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April 2013

Molly Riedel, RN PMH CNS BC, Nurse Psychotherapist
Contact info: phone: 703 624 4024
email: mollyriedel@aol.com
Click here to read Molly’s notes.

Topic: “Ways to keep a relationship strong and healthy, when one person has a chronic condition.”

Our speaker for this meeting was Molly Riedel. Molly is a licensed nurse psychotherapist who has spoken previously to our group in March 2012. Molly’s presentations encourage group discussion and participation.

Since Molly’s topic for the day was “Relationships”, she first asked the group to define the word “relationship”. We came to realize while the definition of “relationship” is a connection, there are an unlimited number of different types of relationships, ranging from the very personal, such as a spouse or caregiver to more impersonal, such as a sales clerk in a store.

Using the handout Molly provided, we began to identify how PD has affected some of these relationships. Molly began the group discussion with how the diagnosis of PD changed the dynamics of relationships and the changing roles in the relationship. We also discussed how some of the symptoms of PD, as well as a change in self-image can cause change in a relationship.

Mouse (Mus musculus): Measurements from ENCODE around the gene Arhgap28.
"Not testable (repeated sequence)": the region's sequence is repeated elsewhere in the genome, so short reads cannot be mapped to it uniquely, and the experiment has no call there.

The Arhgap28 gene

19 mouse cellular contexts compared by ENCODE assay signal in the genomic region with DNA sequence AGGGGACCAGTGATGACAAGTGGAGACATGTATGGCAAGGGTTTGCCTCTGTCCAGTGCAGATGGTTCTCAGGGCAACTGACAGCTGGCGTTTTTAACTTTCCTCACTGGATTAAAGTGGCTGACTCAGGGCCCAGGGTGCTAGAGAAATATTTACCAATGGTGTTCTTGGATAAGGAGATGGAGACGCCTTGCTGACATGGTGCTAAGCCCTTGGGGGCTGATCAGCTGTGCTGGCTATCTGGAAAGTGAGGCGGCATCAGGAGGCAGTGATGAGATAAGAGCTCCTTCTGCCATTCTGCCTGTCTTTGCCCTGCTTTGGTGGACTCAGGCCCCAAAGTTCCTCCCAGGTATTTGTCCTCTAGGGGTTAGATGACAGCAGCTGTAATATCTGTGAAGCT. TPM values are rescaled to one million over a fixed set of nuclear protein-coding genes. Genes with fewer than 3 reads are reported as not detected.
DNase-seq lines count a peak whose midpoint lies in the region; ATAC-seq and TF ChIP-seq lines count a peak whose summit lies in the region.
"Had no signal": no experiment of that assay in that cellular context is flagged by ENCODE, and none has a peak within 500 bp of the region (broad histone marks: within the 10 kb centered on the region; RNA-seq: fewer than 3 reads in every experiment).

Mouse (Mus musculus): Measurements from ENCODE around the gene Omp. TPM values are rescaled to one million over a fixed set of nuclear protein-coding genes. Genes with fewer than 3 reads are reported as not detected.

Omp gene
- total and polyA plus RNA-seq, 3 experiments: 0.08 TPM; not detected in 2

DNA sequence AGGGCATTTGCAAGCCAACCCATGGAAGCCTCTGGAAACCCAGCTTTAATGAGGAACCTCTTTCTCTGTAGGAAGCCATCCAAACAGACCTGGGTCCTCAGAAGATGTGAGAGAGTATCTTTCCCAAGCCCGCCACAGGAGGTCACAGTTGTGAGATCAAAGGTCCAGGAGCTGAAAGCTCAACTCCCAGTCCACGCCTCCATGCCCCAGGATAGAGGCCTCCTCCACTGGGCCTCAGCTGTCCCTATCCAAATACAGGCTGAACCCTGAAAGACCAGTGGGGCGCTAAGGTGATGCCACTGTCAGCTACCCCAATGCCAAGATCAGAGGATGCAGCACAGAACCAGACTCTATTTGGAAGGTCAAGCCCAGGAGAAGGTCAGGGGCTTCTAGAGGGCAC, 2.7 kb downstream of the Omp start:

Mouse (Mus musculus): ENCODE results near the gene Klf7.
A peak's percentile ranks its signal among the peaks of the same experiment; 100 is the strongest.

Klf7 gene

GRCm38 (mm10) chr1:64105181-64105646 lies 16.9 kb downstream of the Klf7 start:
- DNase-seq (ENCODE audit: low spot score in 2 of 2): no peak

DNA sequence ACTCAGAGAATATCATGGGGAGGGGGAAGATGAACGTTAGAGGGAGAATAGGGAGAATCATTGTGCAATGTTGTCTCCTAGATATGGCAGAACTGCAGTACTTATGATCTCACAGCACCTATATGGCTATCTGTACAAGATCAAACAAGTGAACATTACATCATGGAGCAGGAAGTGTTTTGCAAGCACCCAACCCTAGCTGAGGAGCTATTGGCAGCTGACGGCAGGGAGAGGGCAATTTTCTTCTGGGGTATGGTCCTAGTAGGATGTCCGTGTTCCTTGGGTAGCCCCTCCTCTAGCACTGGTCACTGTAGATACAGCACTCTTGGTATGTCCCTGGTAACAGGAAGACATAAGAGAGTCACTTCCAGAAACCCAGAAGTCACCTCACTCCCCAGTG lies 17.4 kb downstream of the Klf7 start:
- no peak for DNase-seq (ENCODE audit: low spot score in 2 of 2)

The balance of the meeting was devoted to a discussion of the positive ways we can enhance and improve our relationships. One of the most important ways to improve a relationship is through open and honest communication. None of us are mind readers, whether you are the person with PD or a care giver or partner, and communication must be a 2-way street with openness and honesty.

Part of better communication is also to be open and flexible. Changes in how we live our lives are inevitable as are changes in our relationships. Recognizing that PD symptoms and side effects are a bit like the shifting sands of the desert in a wind storm, and we need to be open to new approaches and ideas. Don’t let PD get in the way of everything you do. Keep open to trying new things together. And, while togetherness and working together are extremely important, the flipside is that everyone, whether you are someone with PD, a spouse or care partner or a family member, needs some “me” time – time to decompress or do something just because you want to can help you maintain balance and avoid burnout.

Molly welcomes any calls or contacts from individuals and couples who may need help with their relationships.

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